Rodríguez posits that the intimacy between post-punk and Latinidad exists, in part, because the music felt so thrillingly unfamiliar. Post-punk continues to move Latine listeners across the diaspora and gives them licence to be themselves or subvert their status quo. For Mendez, post-punk wasn’t just a collection of intriguing sounds: it became a telescope, the vessel through which he took a close and intrepid look at other musical worlds.
Such hardline musical affiliations between some scenes began dissolving in the late 90s and early 2000s. Back then, Los Angeles “was a place that was, at least in the eyes of the rest of the world, kind of left alone,” Cohen explains. “You just did your thing in L.A.” Because of that isolation, or perhaps in spite of it, divergent scenes became “a bunch of loose ends that the city brought together,” Cohen adds. “The way that [L.A.] functions also has a tendency to connect the dots between things that normally in other cities wouldn’t be connected: alliances, friendships, influences that come from more disparate places.”
Cohen remembers that he and Mendez weren’t just galvanised by the Kit Clayton and Galaxie 500 songs they were burning on CDs for each other at the time. The influential coffeehouse-slash-venue Jabberjaw had given rise to DIY haunt The Smell, which blended glitch electronic scenes with indie by featuring wildly different artists on the same bill. Strains of early emo trickled in from San Diego and college radio station KXLU. Simultaneously, a nascent beat scene of experimental producers birthed Sketchbook, later evolving into legendary club night Low End Theory. “I can’t tell you that we were all hanging out like a big happy family, but these worlds were bleeding into each other and feeding off each other,” Cohen says.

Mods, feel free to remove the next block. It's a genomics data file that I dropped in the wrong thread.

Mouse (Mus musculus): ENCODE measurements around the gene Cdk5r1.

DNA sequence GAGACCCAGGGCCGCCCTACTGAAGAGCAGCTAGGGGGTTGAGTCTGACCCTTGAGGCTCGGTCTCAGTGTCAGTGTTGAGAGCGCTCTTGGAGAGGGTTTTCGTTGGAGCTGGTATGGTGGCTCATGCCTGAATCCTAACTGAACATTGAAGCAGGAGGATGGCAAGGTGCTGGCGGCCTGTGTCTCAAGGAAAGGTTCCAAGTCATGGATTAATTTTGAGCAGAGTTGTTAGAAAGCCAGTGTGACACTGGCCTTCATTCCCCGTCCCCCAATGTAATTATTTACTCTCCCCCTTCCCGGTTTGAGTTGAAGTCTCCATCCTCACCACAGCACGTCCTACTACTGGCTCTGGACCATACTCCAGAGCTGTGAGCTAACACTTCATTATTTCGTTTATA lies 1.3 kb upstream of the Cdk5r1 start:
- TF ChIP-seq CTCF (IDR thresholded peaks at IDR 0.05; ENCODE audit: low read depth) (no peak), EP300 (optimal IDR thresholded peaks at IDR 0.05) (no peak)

That eclecticism cropped up in electronic music scenes, too. “You went to raves and there were multiple floors of different DJs, so many different styles of electronic music, and you kind of enjoyed it all,” Espinosa says. In the early 2000s, Espinosa and some friends – who hailed predominantly from east side enclaves like Pomona and Pasadena – decided it was “time to put our heads together and try to build a proper techno scene in L.A,” explains Espinosa. Their efforts resulted in Droid Behavior, now a linchpin of the contemporary techno community. Along with the likes of Mendez, Developer, Santiago Salazar and others, “we were all part of this small Latino circle of people who were pushing the techno sound,” Espinosa says.